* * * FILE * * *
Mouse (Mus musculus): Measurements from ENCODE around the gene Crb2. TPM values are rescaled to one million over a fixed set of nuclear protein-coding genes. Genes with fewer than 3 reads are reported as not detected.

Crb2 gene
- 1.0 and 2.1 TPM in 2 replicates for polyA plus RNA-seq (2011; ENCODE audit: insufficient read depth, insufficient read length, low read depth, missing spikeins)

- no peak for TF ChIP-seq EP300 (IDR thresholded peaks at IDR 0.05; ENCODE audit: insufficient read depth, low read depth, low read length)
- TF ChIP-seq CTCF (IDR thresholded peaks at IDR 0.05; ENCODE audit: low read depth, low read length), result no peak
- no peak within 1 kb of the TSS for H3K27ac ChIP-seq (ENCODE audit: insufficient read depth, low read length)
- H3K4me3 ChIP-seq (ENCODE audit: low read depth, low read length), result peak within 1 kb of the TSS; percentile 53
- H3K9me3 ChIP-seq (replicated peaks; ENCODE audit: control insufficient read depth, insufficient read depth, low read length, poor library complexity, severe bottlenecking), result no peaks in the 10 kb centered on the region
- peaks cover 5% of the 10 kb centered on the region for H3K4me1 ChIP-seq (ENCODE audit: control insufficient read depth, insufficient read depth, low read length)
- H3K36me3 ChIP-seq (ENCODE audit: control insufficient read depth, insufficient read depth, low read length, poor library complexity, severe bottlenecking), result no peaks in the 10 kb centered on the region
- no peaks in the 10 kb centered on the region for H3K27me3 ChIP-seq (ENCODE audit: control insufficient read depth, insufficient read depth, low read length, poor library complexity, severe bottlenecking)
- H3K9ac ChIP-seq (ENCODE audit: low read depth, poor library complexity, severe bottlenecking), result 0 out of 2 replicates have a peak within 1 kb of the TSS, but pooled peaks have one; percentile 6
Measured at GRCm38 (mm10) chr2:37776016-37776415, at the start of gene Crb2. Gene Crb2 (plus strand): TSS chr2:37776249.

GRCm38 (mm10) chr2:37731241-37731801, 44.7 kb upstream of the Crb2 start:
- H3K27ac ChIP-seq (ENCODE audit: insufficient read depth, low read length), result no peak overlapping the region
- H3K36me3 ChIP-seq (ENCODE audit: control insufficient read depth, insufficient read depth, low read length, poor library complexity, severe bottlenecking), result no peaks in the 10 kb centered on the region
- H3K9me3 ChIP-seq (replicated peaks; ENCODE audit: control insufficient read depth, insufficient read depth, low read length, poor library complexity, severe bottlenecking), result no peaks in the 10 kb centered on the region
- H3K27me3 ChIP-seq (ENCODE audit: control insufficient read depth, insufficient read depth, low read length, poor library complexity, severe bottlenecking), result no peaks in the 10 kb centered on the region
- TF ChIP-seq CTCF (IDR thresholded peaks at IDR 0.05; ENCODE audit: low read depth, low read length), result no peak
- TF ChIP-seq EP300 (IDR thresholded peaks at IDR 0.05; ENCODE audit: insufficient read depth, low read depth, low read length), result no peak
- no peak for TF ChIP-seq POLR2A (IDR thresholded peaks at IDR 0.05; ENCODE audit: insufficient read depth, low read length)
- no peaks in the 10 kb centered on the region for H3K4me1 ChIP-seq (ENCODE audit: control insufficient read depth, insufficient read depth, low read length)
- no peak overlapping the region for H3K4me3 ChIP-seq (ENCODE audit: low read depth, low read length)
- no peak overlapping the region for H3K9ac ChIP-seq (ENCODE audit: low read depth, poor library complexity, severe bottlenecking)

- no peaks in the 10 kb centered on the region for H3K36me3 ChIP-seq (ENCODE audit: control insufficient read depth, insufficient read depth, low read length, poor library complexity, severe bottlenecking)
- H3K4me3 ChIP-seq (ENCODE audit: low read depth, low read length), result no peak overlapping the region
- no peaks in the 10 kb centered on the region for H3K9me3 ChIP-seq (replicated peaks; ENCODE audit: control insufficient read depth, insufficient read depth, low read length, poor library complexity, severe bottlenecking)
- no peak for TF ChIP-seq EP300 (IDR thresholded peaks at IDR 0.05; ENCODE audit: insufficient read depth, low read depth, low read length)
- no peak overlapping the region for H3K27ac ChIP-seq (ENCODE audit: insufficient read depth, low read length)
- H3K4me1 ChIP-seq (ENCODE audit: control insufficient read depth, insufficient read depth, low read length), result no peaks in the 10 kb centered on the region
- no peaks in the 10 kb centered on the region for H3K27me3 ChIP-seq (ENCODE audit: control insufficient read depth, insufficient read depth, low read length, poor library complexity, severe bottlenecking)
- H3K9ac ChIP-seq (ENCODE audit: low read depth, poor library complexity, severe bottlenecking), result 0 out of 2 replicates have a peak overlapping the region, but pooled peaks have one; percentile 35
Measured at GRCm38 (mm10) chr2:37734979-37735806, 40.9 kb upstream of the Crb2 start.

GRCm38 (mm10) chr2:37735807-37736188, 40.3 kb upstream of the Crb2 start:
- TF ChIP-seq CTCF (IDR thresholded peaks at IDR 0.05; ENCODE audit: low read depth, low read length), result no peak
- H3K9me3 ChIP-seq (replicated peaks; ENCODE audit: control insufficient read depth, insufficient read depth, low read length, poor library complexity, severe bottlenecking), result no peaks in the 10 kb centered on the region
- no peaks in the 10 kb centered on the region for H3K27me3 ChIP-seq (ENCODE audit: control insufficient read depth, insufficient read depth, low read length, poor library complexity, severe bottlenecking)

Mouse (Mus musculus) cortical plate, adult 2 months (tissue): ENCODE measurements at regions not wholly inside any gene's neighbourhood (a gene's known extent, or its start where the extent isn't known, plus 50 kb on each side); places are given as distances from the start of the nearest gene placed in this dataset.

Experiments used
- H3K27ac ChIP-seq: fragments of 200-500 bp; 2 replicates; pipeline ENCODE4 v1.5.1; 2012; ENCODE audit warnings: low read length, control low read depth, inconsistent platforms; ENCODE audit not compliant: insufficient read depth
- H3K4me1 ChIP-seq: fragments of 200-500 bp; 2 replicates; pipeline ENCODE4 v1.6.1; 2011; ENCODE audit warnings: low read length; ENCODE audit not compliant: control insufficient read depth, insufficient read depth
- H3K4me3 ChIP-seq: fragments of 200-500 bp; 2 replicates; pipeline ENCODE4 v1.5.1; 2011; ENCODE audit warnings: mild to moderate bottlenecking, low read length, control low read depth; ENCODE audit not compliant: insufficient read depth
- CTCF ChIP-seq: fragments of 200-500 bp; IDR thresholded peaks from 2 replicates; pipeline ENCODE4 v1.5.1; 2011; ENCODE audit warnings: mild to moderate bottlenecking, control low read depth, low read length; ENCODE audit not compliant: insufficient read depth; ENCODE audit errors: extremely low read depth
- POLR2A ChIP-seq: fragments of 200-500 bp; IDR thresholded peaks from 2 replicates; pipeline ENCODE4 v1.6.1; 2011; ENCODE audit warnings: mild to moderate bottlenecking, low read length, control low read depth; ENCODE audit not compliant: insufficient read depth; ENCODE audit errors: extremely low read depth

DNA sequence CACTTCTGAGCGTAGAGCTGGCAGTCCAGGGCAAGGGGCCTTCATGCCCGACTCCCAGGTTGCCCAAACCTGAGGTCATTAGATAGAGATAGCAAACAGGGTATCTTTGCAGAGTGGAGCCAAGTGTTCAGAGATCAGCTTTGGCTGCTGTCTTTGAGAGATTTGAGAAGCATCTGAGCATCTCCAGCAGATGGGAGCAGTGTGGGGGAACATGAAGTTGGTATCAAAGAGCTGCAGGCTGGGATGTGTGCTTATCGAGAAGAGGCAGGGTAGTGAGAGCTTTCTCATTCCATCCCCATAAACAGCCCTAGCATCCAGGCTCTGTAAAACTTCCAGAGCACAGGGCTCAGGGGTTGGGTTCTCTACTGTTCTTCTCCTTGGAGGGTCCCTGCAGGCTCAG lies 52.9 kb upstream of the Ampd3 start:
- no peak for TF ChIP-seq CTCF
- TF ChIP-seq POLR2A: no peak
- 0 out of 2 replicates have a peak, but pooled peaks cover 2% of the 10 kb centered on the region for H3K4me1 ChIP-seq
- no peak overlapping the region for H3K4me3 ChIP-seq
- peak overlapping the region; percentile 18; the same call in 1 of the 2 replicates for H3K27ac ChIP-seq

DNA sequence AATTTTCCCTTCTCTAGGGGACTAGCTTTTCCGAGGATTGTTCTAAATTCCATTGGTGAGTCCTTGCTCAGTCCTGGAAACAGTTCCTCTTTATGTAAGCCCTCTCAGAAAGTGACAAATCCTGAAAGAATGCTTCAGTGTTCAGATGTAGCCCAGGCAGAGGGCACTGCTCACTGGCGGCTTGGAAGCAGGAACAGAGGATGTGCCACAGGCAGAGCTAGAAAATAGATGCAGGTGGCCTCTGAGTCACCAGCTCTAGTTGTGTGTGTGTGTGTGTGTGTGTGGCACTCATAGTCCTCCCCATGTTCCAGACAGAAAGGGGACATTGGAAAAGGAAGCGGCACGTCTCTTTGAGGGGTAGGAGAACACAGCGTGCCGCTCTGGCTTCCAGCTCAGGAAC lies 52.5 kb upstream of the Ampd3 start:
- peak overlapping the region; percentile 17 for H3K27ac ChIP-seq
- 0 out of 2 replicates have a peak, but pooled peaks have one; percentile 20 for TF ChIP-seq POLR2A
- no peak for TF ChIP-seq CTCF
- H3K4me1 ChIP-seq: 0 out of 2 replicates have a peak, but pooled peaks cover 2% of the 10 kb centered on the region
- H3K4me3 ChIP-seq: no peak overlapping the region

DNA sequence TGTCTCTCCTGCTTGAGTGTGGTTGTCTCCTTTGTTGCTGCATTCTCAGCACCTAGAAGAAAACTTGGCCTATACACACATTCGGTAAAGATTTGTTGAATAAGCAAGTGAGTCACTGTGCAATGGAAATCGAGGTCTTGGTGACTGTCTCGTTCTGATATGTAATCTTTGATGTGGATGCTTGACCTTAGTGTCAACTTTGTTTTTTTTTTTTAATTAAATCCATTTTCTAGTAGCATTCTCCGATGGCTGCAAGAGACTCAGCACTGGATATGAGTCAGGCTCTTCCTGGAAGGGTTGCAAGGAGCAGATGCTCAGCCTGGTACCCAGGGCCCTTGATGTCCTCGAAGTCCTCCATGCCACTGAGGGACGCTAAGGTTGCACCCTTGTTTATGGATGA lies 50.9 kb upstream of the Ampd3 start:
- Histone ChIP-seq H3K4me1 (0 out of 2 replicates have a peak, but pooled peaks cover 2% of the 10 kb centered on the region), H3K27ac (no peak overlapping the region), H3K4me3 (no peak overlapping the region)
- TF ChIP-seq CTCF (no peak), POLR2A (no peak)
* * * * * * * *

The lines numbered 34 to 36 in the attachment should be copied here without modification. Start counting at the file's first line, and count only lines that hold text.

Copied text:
GRCm38 (mm10) chr2:37735807-37736188, 40.3 kb upstream of the Crb2 start:
- TF ChIP-seq CTCF (IDR thresholded peaks at IDR 0.05; ENCODE audit: low read depth, low read length), result no peak
- H3K9me3 ChIP-seq (replicated peaks; ENCODE audit: control insufficient read depth, insufficient read depth, low read length, poor library complexity, severe bottlenecking), result no peaks in the 10 kb centered on the region